Mordecai sent this reply to Esther: “Don’t think for a moment that because you’re in the palace you will escape when all other Jews are killed. If you keep quiet at a time like this, deliverance and relief for the Jews will arise from some other place, but you and your relatives will die. Who knows if perhaps you were made queen for just such a time as this?” Esther 4:13-14
Perhaps you were made for such a time as this.
And Esther makes a decision: Tell everyone to fast with me for three days. Then I will go to the king. If I die, I die.
After three days Esther went to the King. He welcomed her, and she invited him and Haman to a banquet. Then she did it again.
The second day she told King Xerxes of the evil plot to kill her and all her people. The King was outraged, and Haman knew his time had come to an end.
Haman was killed in the manner he intended to kill Mordecai, Queen Esther was given all of Haman’s belongings, and Mordecai was given Haman’s position. The decree against the Jews was revoked and they were given permission to fight back against anyone who attacked them.
Perhaps you were made for such a time as this.
Submissive?
Yeah, Esther was. She submitted to her father-figure, to the Eunuch in charge of her, and to her husband, the king. However, don’t think for a minute she didn’t make her own decisions. Don’t think she blindly went along with whatever she was told!
Esther was a smart girl. A rebel in many ways who put her life on the line from the beginning when she put herself out there as candidate for Queen knowing she was Jewish. Had she been found out at any time before the King fell in love with her, well, she wouldn’t have been alive long enough to free the Jewish people.
What’s going WRONG in your life right now? What injustice do you see?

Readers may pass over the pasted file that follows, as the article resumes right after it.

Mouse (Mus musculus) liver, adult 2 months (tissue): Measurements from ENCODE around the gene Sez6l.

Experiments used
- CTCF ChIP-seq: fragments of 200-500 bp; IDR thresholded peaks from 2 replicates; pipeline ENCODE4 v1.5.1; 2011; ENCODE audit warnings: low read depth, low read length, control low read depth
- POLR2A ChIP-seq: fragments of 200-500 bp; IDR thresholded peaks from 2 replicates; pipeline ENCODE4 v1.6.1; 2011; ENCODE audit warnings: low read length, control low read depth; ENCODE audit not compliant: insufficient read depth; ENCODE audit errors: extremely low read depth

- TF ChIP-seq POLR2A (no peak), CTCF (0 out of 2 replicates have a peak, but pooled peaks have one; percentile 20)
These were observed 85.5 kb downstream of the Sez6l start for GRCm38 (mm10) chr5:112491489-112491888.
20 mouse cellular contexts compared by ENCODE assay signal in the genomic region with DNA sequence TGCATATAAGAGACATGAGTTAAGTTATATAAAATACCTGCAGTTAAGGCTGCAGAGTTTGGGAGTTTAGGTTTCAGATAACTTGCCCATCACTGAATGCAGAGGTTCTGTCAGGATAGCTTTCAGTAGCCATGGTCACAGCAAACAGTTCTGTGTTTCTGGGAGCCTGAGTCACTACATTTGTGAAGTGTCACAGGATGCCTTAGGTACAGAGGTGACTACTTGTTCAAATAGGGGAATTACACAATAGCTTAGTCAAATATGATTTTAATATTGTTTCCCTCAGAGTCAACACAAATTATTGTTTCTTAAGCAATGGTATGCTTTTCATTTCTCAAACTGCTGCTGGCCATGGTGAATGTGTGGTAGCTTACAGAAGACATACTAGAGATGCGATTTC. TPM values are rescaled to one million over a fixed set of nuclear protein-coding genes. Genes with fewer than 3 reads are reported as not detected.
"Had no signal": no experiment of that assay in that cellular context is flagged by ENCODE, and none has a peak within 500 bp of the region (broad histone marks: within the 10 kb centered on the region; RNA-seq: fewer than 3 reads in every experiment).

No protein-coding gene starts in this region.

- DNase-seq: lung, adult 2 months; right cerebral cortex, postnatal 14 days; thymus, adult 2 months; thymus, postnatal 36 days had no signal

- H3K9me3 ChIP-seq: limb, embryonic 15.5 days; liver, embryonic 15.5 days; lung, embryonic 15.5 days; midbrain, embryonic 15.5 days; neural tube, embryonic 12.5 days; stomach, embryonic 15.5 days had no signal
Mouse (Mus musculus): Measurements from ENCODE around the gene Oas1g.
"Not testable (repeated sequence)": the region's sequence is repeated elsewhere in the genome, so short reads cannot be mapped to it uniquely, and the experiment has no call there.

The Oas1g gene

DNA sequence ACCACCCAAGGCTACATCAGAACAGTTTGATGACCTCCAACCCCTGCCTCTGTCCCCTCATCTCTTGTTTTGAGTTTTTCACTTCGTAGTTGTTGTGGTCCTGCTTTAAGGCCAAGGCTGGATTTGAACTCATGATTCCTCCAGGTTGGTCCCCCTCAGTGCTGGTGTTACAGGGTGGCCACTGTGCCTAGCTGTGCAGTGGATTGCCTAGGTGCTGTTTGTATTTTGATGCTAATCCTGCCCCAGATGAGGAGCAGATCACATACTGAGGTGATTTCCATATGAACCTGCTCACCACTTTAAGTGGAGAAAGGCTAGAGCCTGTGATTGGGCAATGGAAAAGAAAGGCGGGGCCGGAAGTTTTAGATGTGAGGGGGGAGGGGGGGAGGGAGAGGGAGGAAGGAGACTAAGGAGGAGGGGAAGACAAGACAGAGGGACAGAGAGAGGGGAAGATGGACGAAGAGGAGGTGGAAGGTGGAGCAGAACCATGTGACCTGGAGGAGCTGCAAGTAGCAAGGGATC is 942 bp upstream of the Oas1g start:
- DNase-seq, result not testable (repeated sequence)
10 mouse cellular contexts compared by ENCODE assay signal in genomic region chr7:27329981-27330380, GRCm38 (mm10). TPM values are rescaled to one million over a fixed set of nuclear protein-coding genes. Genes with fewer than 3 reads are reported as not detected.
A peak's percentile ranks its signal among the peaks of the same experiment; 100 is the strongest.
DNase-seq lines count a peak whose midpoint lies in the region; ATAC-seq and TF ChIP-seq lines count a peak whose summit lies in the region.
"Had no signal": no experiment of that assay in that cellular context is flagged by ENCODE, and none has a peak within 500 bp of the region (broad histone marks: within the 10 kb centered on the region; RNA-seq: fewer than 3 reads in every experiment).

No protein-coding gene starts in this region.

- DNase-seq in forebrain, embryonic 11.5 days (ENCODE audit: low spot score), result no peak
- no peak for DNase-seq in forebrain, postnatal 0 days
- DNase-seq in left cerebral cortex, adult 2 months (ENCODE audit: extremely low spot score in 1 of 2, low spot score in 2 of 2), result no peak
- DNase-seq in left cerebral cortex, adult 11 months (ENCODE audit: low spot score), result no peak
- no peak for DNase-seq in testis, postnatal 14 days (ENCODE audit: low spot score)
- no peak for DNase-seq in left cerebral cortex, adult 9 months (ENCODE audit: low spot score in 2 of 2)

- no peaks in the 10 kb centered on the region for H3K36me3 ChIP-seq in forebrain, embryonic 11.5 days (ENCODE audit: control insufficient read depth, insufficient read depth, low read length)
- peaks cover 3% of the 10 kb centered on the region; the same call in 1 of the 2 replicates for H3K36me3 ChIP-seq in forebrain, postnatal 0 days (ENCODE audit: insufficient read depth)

Perhaps you were made for such a time as this. Don’t hide forever. The solution just might be YOU!
This post is letter E in the #AtoZChallenge. Please be sure to check out the other letters!

 

 

7 comments

  • Love the story of Esther… never thought of her as submissive. Adds a new dimension to the story. Great piece. Thanks!

  • Excellent look at Esther’s heroism!

  • Pushover seems a bit harsh considering the way women were treated during the time Esther lived. This was an interesting story. Thank you for sharing it.

  • Interesting look at the story of Esther – thank you for sharing!

  • Carrie,
    Great job! This has become a favorite book of mine. I studied Beth Moore’s study on it and gave my first big talk on this topic a year ago.. When my sister passed away this past January, one of the women at my church compared her to Esther and the verse … for such a time as this. My sister was amazing, and like Esther, had a quiet strength and determination. She was on fire for God and all that came through even though she never got out of her bed the last couple of months. I like how you closed her post because I do think there are those who yield to God and who He allows to impact many people because of their decisiveness and willingness to choose God in the capacity He asks. I wish you had known her.
    Amy

  • I love Esther! I hadn’t thought about the submissive piece…very interesting! Blessings!

  • Your style is very unique compared to other folks I have read
    stuff from. I appreciate you for posting when you have the opportunity, Guess
    I will just bookmark this site.